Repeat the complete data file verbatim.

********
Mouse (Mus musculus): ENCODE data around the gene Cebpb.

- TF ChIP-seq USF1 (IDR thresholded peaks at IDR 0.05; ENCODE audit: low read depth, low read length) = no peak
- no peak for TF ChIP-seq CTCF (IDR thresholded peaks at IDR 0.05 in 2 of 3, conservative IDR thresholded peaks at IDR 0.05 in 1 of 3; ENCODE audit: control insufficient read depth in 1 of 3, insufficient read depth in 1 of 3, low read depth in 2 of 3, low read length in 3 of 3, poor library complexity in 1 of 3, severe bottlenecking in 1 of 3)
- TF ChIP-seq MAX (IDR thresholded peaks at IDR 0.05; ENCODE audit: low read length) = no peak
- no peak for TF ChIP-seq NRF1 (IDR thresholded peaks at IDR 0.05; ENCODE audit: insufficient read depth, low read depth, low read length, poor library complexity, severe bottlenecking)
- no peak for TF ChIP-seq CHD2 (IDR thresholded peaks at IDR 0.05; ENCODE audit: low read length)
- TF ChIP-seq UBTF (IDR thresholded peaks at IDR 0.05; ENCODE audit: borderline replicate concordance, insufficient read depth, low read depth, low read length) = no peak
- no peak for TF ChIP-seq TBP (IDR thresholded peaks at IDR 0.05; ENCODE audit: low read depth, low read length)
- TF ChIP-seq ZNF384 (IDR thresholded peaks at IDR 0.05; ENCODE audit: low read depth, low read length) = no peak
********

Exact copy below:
Mouse (Mus musculus): ENCODE data around the gene Cebpb.

- TF ChIP-seq USF1 (IDR thresholded peaks at IDR 0.05; ENCODE audit: low read depth, low read length) = no peak
- no peak for TF ChIP-seq CTCF (IDR thresholded peaks at IDR 0.05 in 2 of 3, conservative IDR thresholded peaks at IDR 0.05 in 1 of 3; ENCODE audit: control insufficient read depth in 1 of 3, insufficient read depth in 1 of 3, low read depth in 2 of 3, low read length in 3 of 3, poor library complexity in 1 of 3, severe bottlenecking in 1 of 3)
- TF ChIP-seq MAX (IDR thresholded peaks at IDR 0.05; ENCODE audit: low read length) = no peak
- no peak for TF ChIP-seq NRF1 (IDR thresholded peaks at IDR 0.05; ENCODE audit: insufficient read depth, low read depth, low read length, poor library complexity, severe bottlenecking)
- no peak for TF ChIP-seq CHD2 (IDR thresholded peaks at IDR 0.05; ENCODE audit: low read length)
- TF ChIP-seq UBTF (IDR thresholded peaks at IDR 0.05; ENCODE audit: borderline replicate concordance, insufficient read depth, low read depth, low read length) = no peak
- no peak for TF ChIP-seq TBP (IDR thresholded peaks at IDR 0.05; ENCODE audit: low read depth, low read length)
- TF ChIP-seq ZNF384 (IDR thresholded peaks at IDR 0.05; ENCODE audit: low read depth, low read length) = no peak